HotAIR - Four Cheers Five Victor Borge


Four Cheers Five Victor Borge

by Richard Lederer

Richard Lederer

The Comedian of the Keyboard, also known as The Unmelancholy Dane, exited the earthly stage this past December 23. Victor Borge, the irrepressible musical humorist, didn’t quite make it into the true third millennium, but he lived almost 92 very full years and performed more than a 100 nights a year right up until the spotlight winked out.

Borge left the world a triple legacy. Born in Copenhagen to a family of musicians, Borge became a fine pianist and conductor. Too, he was that rare comedian who never used foul language and never made fun of anyone. "The smile is the shortest distance between two people," he observed. Most astonishingly, he became a genius in his second language -- English, which he learned by spending day after day in movie theaters.

Many years ago, Victor Borge created the game of inflationary language. Since prices keep going up, he reasoned, why shouldn't language go up too? In English, there are words that contain the sounds of numbers, such as "wonder" (one), "before" (four) and "decorate" (eight). If we inflate each sound by one number, we come up with a string of puns -- "twoder," "befive" and "decornine."

Here is a story based on Borge's idea. This tale invites you to read and hear inflationary language in all its inflated wonder -- oops, make that "twoder" and to remember the linguistically pyrotechnic genius of The Clown Prince of Denmark.

Victor Borge


Twice upon a time there lived a boy named Jack in the twoderful land of Califivenia. Two day Jack, a double-minded lad, decided three go fifth three seek his fivetune.

After making sure that Jack nine a sandwich and drank some Eight-Up, his mother elevenderly said, "Threedeloo, threedeloo. Try three be back by next Threesday." Then she cheered, "Three, five, seven, nine. Who do we apprecinine? Jack, Jack, yay!"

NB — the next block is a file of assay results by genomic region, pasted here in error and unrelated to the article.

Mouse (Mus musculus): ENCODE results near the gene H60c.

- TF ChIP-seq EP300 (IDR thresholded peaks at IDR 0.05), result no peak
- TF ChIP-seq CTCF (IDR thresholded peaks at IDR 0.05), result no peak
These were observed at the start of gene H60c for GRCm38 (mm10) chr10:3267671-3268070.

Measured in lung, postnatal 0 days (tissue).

Jack set fifth and soon met a man wearing a four-piece suit and a threepee. Fifthrightly Jack asked the man, "I'm a Califivenian. Are you two three?"

"Cerelevenly," replied the man, offiving the high six. "Anytwo five elevennis?"

"Not threeday," answered Jack inelevently. "But can you help me three locnine my fivetune?"

"Sure," said the man. "Let me sell you these twoderful beans."

Jack's inthreeition told him that the man was a three-faced triple-crosser. Elevensely Jack shouted, "I'm not behind the nine ball. I'm a college gradunine, and I know what rights our fivefathers crenined in the Constithreetion. Now let's get down three baseven about these beans."

The man tripled over with laughter. "Now hold on a third," he responded. "There's no need three make such a three-do about these beans. If you twot, I'll give them three you."

Well, there's no need three elabornine on the rest of the tale. Jack oned in on the giant and two the battle for the golden eggs. His mother and he lived happily fivever after -- and so on, and so on, and so fifth.

© Copyright 2000 Annals of Improbable Research (AIR)

This HotAIR feature first appeared in Volume 7 Issue 1 of the print magazine. For a complete list of web site featured articles, see What's New.

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